The campaign to rescue Mali's manuscripts began in 1964, four years after Mali won its independence. That year, UNESCO representatives met in Timbuktu and resolved to create a handful of centers to collect and preserve the region's lost writings. It took another nine years before the government opened the Centre Ahmed Baba, named after a famed Islamic teacher who was carried to exile in Marrakesh in 1591. With funding from the United Nations and several Islamic countries, including Kuwait and Saudi Arabia, the center dispatched staff members into the countryside to forage for lost manuscripts. One collector was Mohammed Haidara, an Islamic scholar and manuscript maker from Bamba, a village midway between Timbuktu and the village of Gao. Haidara helped build a collection of 2,500 volumes. Soon after his death in 1981, the center's director turned to Haidara's son, Abdel Kader, then in his 20s, and asked him to take over his father's job.

Haidara spent 10 years traveling all around to gather manuscripts from wherever they may have been stored and preserved for centuries.  He had to convince people of his good intentions and had to drive careful and hard bargains.  He gathered thousands of manuscripts for the Ahmed Baba Institute of Higher Learning and Islamic Research for the Malian government.  At one point, however, Haidara split from the Institute and began to gather manuscripts for a separate library, La Bibliothèque Mamma Haidara.  As of the 2006 article, the Mamma Haidara had preserved 6,538 manuscripts and still had 19,000 to conserve.  The article also mentioned a Spanish-funded third collection, Bibliothèque Fondo Kati, which had nearly been destroyed by sudden flooding of the Niger River.  The staff worked very hard to protect the materials, which included an illuminated Koran created in Anadalusia in 1198.  It is not clear from the articles I have found which of the manuscript collections were destroyed.

Ironically, the Smithsonian article tells about Haidara teaching nearby villages of Tuareg to preserve their own manuscript collections. The Tuareg make up the Islamist fanatics who took over Timbuktu and have been destroying the manuscript collections in retaliation for being driven away from the city.  Some of the Tuareg manuscripts over the years have been lost when they have rebelled against the Malian authorities, and have been violently quelled.  Many of their manuscripts have been hidden in the desert for safe-keeping because of the risks of keeping them in the villages, according to the article.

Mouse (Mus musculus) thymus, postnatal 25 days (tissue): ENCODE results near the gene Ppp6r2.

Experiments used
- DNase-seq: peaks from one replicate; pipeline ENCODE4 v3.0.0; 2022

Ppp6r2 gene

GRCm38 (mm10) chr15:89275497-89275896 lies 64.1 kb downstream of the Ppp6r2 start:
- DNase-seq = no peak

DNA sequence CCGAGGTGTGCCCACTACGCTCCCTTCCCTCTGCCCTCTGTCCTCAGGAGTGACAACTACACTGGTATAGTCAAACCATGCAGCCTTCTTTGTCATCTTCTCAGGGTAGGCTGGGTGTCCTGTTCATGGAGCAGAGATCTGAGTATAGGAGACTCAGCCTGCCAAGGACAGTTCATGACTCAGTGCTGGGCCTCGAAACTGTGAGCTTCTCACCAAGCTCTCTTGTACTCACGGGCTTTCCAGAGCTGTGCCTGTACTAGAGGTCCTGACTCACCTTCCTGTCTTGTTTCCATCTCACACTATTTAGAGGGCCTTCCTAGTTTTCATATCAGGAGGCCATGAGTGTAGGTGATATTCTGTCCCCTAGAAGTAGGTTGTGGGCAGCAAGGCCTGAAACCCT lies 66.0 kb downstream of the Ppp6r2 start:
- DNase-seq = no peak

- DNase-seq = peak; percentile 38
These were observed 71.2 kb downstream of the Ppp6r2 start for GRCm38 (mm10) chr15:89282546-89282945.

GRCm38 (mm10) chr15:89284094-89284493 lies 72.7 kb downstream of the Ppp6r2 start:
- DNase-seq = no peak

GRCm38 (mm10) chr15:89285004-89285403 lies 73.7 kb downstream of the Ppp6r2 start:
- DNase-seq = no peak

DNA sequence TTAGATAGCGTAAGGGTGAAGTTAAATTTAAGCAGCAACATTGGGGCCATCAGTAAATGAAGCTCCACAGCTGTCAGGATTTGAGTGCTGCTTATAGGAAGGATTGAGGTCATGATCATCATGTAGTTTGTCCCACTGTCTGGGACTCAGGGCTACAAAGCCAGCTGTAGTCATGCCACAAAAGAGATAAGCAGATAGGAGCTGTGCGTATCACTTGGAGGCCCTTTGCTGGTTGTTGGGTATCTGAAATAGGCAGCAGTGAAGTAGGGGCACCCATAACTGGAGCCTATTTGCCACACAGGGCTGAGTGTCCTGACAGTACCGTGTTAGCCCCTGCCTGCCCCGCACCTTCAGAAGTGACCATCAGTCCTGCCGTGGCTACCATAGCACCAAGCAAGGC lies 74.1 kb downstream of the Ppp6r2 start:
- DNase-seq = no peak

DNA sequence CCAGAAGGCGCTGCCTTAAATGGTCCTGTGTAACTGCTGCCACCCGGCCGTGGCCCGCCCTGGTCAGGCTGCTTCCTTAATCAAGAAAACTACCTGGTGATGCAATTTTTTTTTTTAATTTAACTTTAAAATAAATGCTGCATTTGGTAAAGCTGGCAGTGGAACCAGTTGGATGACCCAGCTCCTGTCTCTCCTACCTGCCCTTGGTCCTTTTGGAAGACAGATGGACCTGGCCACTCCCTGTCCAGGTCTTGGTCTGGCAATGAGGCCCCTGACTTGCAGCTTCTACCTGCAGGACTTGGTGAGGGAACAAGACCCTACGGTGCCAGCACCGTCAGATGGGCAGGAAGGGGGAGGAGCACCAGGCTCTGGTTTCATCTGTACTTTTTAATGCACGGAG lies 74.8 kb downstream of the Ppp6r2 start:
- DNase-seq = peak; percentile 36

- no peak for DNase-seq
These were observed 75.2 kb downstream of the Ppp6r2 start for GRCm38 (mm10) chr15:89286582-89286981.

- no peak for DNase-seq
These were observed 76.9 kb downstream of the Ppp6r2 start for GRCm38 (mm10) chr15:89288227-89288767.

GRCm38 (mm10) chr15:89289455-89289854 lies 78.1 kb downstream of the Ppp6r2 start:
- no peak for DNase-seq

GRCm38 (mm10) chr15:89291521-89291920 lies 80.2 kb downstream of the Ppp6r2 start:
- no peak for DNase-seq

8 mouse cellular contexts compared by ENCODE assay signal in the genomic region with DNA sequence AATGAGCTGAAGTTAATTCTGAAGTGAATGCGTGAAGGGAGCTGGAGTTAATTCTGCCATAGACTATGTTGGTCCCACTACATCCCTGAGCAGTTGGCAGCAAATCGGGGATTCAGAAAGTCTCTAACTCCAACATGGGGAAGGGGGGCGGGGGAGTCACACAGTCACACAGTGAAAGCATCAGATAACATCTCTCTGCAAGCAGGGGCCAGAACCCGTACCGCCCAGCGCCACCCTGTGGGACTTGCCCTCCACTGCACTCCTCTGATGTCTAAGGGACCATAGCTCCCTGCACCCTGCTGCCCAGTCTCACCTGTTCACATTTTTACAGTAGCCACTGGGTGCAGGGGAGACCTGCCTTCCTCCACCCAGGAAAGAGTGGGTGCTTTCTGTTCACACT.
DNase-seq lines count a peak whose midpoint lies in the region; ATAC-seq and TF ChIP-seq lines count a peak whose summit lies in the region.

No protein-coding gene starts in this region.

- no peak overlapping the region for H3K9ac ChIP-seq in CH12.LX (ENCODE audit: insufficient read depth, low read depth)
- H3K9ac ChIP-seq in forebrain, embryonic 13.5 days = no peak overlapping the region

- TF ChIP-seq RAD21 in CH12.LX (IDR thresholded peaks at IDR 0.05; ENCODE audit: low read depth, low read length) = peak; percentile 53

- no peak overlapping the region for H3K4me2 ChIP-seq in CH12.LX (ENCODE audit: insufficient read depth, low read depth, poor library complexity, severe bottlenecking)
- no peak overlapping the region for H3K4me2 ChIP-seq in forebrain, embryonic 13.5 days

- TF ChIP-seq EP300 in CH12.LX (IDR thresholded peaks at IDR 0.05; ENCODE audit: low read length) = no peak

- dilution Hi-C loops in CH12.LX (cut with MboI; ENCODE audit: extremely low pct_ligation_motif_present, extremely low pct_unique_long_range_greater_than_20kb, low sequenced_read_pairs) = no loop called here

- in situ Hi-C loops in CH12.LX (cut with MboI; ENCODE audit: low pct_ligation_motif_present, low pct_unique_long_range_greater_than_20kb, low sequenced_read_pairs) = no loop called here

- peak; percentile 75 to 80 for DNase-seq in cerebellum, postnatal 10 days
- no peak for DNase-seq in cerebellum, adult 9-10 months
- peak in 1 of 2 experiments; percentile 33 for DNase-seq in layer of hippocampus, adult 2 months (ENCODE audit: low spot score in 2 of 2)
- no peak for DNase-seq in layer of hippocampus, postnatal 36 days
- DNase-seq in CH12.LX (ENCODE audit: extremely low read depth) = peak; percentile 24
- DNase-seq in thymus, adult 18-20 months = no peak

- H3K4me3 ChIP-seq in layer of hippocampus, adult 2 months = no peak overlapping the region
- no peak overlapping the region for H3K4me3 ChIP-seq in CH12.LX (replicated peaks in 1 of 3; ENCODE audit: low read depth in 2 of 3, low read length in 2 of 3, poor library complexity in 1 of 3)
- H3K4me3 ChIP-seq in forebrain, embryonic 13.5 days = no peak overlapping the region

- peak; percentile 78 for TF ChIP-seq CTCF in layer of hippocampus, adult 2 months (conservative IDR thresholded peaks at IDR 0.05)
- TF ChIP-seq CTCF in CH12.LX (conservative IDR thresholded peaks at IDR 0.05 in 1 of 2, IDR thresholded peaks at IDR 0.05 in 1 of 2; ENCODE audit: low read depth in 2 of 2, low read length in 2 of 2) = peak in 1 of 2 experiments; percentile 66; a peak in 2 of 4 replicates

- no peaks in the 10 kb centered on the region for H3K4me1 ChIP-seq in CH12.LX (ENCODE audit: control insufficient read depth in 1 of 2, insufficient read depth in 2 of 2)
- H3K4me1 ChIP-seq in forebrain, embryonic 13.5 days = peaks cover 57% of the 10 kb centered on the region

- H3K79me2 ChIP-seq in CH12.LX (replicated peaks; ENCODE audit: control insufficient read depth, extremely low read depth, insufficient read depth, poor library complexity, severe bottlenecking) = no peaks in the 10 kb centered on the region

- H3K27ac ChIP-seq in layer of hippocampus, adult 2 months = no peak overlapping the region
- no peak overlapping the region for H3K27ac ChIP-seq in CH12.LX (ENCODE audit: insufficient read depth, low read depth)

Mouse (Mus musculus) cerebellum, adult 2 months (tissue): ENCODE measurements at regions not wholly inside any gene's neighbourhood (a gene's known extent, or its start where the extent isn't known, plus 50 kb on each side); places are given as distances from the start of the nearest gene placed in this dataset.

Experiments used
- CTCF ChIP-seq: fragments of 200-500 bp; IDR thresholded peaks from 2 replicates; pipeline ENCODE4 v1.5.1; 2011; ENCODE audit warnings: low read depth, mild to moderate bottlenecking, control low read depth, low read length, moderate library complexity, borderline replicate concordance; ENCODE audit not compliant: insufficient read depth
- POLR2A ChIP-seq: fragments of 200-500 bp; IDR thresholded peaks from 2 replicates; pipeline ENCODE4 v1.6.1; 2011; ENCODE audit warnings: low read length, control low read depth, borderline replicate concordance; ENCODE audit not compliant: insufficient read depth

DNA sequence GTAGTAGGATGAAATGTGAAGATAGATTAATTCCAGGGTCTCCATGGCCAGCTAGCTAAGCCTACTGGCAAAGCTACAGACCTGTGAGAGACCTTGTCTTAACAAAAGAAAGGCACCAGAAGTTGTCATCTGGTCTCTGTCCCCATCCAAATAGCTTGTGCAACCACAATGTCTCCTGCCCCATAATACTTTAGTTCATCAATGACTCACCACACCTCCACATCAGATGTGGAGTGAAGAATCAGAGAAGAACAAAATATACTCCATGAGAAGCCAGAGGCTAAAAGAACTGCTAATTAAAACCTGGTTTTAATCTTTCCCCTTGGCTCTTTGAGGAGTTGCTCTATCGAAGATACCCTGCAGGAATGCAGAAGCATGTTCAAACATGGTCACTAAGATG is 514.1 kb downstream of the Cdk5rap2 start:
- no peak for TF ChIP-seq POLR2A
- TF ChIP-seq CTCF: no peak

The Ahmed Baba Institute, a South African - Malian joint project was one of the libraries burned, and the second was simply identified as an older building in this report, which is the only one I have found that specifies which manuscript collections were destroyed.  The Guardian published some photos from the Ahmed Baba Institute  showing some of the collections. It shows that some of the materials were being digitized.

The illustration at the beginning of this post is from the website of the Ahmed Baba Institute, and is labeled "Manuscripts stored for future archiving in New Jenne Library." http://www.tombouctoumanuscripts.org/projects/

Friday, January 25, 2013

JStor Expands Free Access to Scholarly Books and Articles

J. Mornini at the Intellogist blog tells us that JStor is releasing lots more scholarly books and articles into their free access Register and Read program.  This includes some materials of interest to legal researchers.  The blog directs the reader to a JStor press release: ...with Register & Read, people can visit JSTOR directly and read any of more than 4.5 million articles for free. They can put up to three articles on their bookshelf where they must be held for a minimum of two weeks, after which more free articles can be shelved. In addition, for 40% of these articles, people also have the option of downloading them to keep or read offline for a fee.

Sunday, January 20, 2013

The Boston Globe had a wonderful little article in their Ideas section today, "How Digital Art Decays." Simon Waxman describes how a graduate student, Matthew Epler, at Interactive Telecommunications Program in New York stumbled on the archives full of digital art projects dating back to the 1970's. Digital art from that period would have been programmed on punch cards, using programs and operating systems that are no longer in use. Epler asked Rhizome, a New York organization dedicated to creation and preservation of art based in technology for help. Together, they created a crowd-source project to bring these archived art projects into the current digital technology, and preserve them. The project is called the Recode Project.